“Two!” shouted Ollie Pope. Joe Root wavered at the striker’s end, his bat in his ground, his weight on his front foot. “Two!” shouted his teammates on the balcony. Root had one eye on the ball racing away over the square and the other on the fielder haring in towards it from the deep. “TWO!” shouted the crowd. Pope was coming anyway, dead-set on finishing the last run he needed for his hundred. He, and everyone else in English cricket, had been waiting a long time for this, and he wasn’t going to waste even one more ball wondering whether it was ever going to come.
Pope didn’t even seem to see Root, certainly didn’t clock that he had stopped. He came back for the second run like the sky was falling in behind him and didn’t finish his sprint until he was halfway to the boundary. Root, who had finally set off on the second run when he realised his partner was hellbent on it anyway, turned again and came chasing after him in leaps and bounds across the outfield so he could wrap him up in a hug.
It had been two years and nearly five months since Pope had made his first and only previous Test century, 135 against South Africa at Port Elizabeth. He had played 18 games since, and made just 686 runs in them, with four fifties, a top score of 91, and an average of 22.87. England have cut loose a few batsmen in that time, some of them, such as Dawid Malan, with better records too. But successive captains and coaches and selectors have stuck with Pope, who has been dropped and recalled and dropped and recalled again, because they were convinced that he was just too good to carry on failing the way he had been.
Ben Stokes and Brendon McCullum doubled down on that bet by pushing him up the order again, a show of faith in a player who has never lacked for that sort of support. Pope is so richly gifted that he had a frictionless passage up the pathways of English cricket, through the Surrey age groups and into their second XI when he was 17, their first white-ball side a year afterwards and into their championship team when he was 19, one game for the England Lions when he was 20 and he was straight into the Test team just a month later, batting at No 4 against India. It felt as if the game came so easily to him, until all of a sudden it didn’t.
Pope’s problem in these past two years hasn’t been figuring out what has gone wrong so much as trying to find a way to put it right again. He didn’t know enough about his own game to fix it himself and was too young to know who among all the many people giving him advice he ought to listen to.
He has said that he felt confused by the conflicting guidance he was getting from the different coaches he was working with. He toyed with his guard, his stance, and his trigger movement, ended up tinkering so much that he compromised a lot of what made him so good to begin with and exposed some new weaknesses too.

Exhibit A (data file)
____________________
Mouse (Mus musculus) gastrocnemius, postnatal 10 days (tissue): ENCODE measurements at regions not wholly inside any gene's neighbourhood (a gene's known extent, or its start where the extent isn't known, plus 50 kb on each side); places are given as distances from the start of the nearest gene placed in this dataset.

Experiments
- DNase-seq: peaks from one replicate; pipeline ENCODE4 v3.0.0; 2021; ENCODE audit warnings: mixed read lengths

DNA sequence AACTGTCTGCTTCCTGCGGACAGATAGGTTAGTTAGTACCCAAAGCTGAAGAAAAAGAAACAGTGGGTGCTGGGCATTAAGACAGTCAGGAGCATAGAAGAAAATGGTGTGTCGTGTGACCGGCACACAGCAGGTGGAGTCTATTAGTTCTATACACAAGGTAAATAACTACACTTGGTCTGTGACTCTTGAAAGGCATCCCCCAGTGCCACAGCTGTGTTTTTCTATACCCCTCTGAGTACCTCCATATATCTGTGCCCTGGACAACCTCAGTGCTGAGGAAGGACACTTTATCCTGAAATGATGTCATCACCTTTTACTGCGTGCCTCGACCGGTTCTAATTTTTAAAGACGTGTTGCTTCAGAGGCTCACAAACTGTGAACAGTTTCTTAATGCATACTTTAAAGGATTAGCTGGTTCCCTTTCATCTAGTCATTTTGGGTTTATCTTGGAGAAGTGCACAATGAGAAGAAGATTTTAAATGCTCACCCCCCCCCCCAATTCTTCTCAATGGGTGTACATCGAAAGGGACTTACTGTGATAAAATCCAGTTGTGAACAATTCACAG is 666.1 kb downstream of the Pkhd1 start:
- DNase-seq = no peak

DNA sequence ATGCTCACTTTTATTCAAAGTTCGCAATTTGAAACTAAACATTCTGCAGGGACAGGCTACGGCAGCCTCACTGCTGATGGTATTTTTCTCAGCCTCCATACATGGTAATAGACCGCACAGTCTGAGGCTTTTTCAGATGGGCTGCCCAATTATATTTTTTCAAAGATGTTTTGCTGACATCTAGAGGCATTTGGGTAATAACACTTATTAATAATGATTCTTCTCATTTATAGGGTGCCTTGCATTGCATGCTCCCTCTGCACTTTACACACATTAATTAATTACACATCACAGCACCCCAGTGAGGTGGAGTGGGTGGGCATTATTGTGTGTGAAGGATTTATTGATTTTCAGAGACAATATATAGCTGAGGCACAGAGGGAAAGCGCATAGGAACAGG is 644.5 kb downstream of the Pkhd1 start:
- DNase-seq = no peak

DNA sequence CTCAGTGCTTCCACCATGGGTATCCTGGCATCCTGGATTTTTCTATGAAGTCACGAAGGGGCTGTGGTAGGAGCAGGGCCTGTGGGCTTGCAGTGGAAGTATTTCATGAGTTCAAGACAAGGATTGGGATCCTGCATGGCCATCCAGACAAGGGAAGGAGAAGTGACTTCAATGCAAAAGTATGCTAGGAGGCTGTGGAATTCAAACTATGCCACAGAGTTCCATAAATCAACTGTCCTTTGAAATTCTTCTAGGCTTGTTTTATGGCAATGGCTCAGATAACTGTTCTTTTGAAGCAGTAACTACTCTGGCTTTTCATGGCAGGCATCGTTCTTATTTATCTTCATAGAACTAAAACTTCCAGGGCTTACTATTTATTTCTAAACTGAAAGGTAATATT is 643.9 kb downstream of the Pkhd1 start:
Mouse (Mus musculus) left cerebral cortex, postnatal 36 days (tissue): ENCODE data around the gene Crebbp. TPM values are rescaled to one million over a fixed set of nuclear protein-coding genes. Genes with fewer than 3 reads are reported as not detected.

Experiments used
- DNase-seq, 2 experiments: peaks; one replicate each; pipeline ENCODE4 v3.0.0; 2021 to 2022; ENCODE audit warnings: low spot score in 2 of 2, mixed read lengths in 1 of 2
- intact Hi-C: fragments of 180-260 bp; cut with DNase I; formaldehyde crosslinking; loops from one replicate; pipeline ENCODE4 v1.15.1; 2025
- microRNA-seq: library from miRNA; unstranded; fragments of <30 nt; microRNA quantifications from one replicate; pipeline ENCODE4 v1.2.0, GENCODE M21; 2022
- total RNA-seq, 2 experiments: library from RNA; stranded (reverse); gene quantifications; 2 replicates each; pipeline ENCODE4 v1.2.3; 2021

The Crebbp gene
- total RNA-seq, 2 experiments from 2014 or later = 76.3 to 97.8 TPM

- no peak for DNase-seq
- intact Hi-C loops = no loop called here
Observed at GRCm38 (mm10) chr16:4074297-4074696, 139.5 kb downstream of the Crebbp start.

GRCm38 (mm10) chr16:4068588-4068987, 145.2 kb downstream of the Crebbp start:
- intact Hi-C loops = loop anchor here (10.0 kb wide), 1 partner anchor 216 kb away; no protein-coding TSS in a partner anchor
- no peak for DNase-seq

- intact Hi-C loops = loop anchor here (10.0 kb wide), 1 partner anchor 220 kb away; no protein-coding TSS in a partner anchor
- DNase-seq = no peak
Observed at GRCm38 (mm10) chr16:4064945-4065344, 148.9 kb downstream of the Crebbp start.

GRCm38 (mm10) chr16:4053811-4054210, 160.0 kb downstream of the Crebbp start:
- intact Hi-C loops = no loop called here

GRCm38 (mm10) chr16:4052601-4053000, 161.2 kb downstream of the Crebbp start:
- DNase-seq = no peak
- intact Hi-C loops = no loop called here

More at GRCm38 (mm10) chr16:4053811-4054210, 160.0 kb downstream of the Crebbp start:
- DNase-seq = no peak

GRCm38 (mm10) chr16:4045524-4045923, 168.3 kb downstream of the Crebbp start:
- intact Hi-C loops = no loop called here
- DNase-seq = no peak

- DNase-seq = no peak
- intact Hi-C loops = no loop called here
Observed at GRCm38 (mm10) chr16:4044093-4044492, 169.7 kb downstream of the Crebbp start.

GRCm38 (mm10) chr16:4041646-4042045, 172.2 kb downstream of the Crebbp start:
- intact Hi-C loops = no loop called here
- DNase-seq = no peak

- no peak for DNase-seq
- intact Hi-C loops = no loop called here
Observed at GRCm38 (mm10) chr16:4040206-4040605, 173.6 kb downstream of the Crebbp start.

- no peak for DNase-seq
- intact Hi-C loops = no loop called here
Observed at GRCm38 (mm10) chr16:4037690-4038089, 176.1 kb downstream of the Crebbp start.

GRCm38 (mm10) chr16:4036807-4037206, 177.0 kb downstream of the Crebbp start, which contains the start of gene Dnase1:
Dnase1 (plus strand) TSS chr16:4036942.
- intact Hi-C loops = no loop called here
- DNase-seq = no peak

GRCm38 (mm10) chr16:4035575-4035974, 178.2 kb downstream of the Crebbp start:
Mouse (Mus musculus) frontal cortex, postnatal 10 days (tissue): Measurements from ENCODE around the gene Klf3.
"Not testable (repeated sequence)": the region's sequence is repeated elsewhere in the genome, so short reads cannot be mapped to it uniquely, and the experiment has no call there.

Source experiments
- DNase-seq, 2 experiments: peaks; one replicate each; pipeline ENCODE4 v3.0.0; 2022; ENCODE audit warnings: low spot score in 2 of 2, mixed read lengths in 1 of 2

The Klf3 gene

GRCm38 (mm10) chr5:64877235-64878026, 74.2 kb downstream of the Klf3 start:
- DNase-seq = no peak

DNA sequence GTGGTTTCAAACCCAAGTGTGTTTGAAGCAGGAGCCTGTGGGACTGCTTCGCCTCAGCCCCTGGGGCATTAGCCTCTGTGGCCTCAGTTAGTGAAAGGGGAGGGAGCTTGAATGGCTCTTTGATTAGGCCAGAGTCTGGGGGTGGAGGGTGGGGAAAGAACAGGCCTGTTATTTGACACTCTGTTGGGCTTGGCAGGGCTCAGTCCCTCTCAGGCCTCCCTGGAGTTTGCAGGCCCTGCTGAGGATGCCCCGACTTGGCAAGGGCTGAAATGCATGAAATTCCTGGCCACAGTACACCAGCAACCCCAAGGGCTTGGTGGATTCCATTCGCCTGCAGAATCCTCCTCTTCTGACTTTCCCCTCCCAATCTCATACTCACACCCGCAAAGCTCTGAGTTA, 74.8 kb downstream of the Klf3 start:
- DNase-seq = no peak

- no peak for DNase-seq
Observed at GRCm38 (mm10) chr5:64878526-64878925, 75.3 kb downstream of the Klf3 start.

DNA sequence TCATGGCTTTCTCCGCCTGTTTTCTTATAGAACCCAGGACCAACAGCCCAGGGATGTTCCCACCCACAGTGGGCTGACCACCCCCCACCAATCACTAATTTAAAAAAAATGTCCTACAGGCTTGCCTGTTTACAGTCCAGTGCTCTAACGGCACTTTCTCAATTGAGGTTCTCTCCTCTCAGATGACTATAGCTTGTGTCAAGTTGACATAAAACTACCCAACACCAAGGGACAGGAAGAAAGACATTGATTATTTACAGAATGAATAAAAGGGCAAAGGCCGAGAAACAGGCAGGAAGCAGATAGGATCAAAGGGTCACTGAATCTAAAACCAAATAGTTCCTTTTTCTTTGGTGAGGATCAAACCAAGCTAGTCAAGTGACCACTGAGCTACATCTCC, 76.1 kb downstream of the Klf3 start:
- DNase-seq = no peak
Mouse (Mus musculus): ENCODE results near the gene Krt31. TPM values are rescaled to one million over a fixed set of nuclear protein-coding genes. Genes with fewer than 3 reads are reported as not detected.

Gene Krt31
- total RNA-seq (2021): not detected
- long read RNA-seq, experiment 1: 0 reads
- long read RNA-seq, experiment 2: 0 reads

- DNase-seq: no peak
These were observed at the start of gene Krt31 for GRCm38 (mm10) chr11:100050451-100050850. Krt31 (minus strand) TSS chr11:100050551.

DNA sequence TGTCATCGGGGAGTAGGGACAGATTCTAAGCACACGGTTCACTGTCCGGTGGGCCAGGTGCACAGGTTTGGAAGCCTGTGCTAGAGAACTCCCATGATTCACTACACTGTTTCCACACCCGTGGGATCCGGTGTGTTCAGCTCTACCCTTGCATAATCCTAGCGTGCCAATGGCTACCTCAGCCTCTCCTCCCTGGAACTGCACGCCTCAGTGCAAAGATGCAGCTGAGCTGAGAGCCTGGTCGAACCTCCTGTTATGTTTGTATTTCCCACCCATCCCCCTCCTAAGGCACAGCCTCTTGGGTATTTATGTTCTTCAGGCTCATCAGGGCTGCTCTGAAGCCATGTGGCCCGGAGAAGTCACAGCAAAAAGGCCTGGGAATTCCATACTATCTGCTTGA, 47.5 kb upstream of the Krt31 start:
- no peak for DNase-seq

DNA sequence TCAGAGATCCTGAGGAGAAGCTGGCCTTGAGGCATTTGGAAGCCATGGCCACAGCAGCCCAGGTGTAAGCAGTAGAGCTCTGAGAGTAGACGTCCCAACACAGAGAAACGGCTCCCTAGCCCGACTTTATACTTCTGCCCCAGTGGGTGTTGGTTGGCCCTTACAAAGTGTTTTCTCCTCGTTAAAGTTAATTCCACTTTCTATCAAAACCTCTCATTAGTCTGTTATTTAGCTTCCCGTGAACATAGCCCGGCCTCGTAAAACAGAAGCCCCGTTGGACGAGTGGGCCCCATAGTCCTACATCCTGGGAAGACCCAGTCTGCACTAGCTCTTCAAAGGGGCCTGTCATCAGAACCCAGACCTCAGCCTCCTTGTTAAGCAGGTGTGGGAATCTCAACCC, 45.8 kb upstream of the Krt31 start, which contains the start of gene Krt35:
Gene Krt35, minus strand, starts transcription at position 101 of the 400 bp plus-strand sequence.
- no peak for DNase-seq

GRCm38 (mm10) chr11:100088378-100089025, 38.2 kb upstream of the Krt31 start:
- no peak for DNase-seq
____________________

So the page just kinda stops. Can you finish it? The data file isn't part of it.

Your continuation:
You could still see him working through all this on Saturday evening. He had batted skittishly, was dropped on 37, and had flapped at a couple of short balls which screwballed off his top-edge for six. But he was steadier on Sunday morning, as if the runs he had made the previous evening had settled him.
He needed to be. These were bound to be the trickiest conditions of the day, and it appeared the match could turn on his nascent partnership with Alex Lees. If they fell now, chances were that the rest of England’s batting would come tumbling after them and the team would end up in a heap around Joe Root’s feet.
Tim Southee was on at one end, Trent Boult the other. By the look on the latter’s face, he fancied his chances of getting Pope any moment. After his opening couple of deliveries he pulled a man out of the covers and put in an extra slip, thinking he could sucker Pope into being caught behind the wicket.
And he was right, Pope did edge the ball behind, a couple of times, but they both fell short of the slips. At the other end, Southee tried hanging the ball out wide of his off stump, then trying to surprise him with the odd one that jagged back in. More than once, it felt as if Pope dropped his bat on it in the nick of time.
And then, just like that, the moment passed. The choppy spell was over. The sun was out and there was a lick of breeze in the air. As the morning wore on the pitch started to flatten out, the ball started to soften up, and Test cricket finally became that little bit easier for him.
It was, astonishingly, the first century he has ever scored north of the River Thames. I suppose the next question is whether he can do it again north of the Trent.